Based on this record, we conclude that the trial court acted to correct a judicial error when entering the nunc pro tunc judgment. In fact, it appears as though the trial court changed its record to reflect what it believed should have been done, not what actually occurred. See Collins v. State, 240 S.W.3d 925, 928 (Tex.Crim.App.2007) (“The trial court cannot, through a judgment nunc pro tunc, change a court's records to reflect what it believes should have been done.”). The trial court was not authorized to enter a judgment nunc pro tunc correcting a judicial error outside of its plenary power.3 See Loud v. State, 329 S.W.3d 230, 236 (Tex.App.-Houston [14th Dist.] 2010, pet. ref ‘d).
Having determined that the trial court was not authorized to enter the nunc pro tunc judgment deleting the deadly weapon finding, we likewise conclude that the trial court erred in granting the motion for shock probation and placing Garza on community supervision. Because Garza is bound by the original deadly weapon finding, Garza was not eligible for judge-ordered community supervision, and thus was also ineligible for shock probation. See Tex.Code Crim. Proc. art. 42.12 §§ 3(a), 3(g)(a)(2), 6 (West Supp.2013); see also Posey, 330 S.W.3d at 313–14 (confirming that deadly weapon finding renders defendant ineligible for shock probation). Therefore, the trial court erred in granting Garza's motion for shock probation.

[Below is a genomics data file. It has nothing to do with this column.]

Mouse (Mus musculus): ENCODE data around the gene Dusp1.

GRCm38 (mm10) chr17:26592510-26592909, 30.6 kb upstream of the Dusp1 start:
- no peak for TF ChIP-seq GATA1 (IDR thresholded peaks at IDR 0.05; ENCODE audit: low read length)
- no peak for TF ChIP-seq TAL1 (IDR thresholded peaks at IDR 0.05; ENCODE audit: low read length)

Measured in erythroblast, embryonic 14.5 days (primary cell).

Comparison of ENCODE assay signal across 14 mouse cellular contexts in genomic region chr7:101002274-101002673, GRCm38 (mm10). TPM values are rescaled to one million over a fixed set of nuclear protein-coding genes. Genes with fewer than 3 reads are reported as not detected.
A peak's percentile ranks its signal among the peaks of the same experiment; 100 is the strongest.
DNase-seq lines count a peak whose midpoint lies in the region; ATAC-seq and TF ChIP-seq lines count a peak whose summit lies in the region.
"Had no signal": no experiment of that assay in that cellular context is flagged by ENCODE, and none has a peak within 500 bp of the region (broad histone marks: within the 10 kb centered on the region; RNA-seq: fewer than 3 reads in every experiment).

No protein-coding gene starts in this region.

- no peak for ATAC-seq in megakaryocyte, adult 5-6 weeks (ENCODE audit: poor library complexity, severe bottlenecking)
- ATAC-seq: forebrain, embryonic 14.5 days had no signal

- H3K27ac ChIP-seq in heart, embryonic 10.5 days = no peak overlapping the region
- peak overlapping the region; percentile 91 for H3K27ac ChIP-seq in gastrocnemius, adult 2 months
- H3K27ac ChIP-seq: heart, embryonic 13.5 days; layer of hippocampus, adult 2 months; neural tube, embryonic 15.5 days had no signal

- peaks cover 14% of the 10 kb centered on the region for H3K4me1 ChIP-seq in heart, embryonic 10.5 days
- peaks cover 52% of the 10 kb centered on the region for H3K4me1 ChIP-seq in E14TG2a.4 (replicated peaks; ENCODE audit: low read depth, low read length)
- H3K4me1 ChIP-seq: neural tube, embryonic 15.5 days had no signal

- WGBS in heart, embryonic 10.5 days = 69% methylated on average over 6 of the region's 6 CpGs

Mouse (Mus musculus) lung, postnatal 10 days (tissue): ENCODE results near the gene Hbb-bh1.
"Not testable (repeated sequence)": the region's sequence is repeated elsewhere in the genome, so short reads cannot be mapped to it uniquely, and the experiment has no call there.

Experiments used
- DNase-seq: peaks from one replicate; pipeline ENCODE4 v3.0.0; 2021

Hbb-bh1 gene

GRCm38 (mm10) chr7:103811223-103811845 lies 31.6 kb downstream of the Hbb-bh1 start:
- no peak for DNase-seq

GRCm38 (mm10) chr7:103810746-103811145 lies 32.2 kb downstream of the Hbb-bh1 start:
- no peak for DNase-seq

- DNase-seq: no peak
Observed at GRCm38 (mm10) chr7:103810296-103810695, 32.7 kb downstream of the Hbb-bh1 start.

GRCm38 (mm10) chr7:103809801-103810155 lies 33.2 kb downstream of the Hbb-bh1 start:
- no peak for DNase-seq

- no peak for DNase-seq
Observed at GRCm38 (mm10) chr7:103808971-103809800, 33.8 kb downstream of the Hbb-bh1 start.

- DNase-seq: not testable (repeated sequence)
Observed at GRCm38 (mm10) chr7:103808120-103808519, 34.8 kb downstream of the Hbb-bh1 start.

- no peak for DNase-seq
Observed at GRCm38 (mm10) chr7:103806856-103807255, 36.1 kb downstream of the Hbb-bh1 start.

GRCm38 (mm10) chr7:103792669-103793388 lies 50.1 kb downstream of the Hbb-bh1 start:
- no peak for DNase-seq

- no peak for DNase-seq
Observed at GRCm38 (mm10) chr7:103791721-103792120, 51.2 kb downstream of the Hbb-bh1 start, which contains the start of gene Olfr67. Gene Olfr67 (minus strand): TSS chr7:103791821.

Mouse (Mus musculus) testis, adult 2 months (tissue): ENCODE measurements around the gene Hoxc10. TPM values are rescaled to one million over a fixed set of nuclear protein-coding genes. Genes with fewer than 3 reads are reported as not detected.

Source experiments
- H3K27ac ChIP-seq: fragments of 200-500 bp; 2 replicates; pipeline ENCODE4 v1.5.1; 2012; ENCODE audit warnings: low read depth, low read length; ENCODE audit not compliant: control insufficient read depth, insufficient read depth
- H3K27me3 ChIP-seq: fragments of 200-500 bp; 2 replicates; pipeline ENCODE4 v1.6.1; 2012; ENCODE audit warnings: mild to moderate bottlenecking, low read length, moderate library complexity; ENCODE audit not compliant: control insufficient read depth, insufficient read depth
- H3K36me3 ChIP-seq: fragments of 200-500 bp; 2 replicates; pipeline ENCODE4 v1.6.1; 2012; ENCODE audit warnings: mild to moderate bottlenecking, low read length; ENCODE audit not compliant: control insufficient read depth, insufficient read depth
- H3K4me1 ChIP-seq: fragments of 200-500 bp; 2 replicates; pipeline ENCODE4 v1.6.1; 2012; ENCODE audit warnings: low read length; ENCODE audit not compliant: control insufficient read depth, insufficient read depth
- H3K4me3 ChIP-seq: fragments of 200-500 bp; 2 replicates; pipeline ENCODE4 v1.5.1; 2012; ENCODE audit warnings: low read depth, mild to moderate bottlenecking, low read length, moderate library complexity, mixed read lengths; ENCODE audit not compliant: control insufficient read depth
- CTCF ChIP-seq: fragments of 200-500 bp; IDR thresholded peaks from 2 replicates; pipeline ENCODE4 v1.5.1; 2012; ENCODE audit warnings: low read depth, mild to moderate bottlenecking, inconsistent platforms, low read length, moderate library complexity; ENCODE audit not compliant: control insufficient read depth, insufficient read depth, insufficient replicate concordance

Accordingly, we sustain the State's sole issue on appeal. We order the amended/nunc pro tunc judgment vacated and set aside. See In re Fuselier, 56 S.W.3d 265, 268 (Tex.App.-Houston [1st Dist.] 2001, orig. proceeding) (nunc pro tunc judgment made to correct judicial error is void); In re Cherry, 258 S.W.3d 328, 334 (Tex.App.-Austin 2008, orig. proceeding) (same). We additionally vacate the order for shock community supervision. See Tex.Code Crim. Proc. art. 42.12 §§ 3(a), 3(g)(a)(2), 6 (West Supp.2013); see also Posey, 330 S.W.3d at 313–14 (confirming that deadly weapon finding renders defendant ineligible for shock probation). We render judgment reinstating the original judgment and sentence.
1. Garza did not submit an appellate brief.
2. Although the statutory term for probation was legislatively changed to “community supervision” in 1993, both terms refer to the same process and are used interchangeably by the courts. See State v. Posey, 330 S.W.3d 311, 312 n. 1 (Tex.Crim.App.2011).
3. The trial court's judgment and sentence was imposed on November 9, 2012. Because Garza did not file a motion for new trial or an arrest of judgment, the trial court's plenary power to modify its judgment expired on December 10, 2012, thirty days from November 9, 2012. See Tex.R.App. P. 21.4, 22.3.
REBECA C. MARTINEZ, Justice.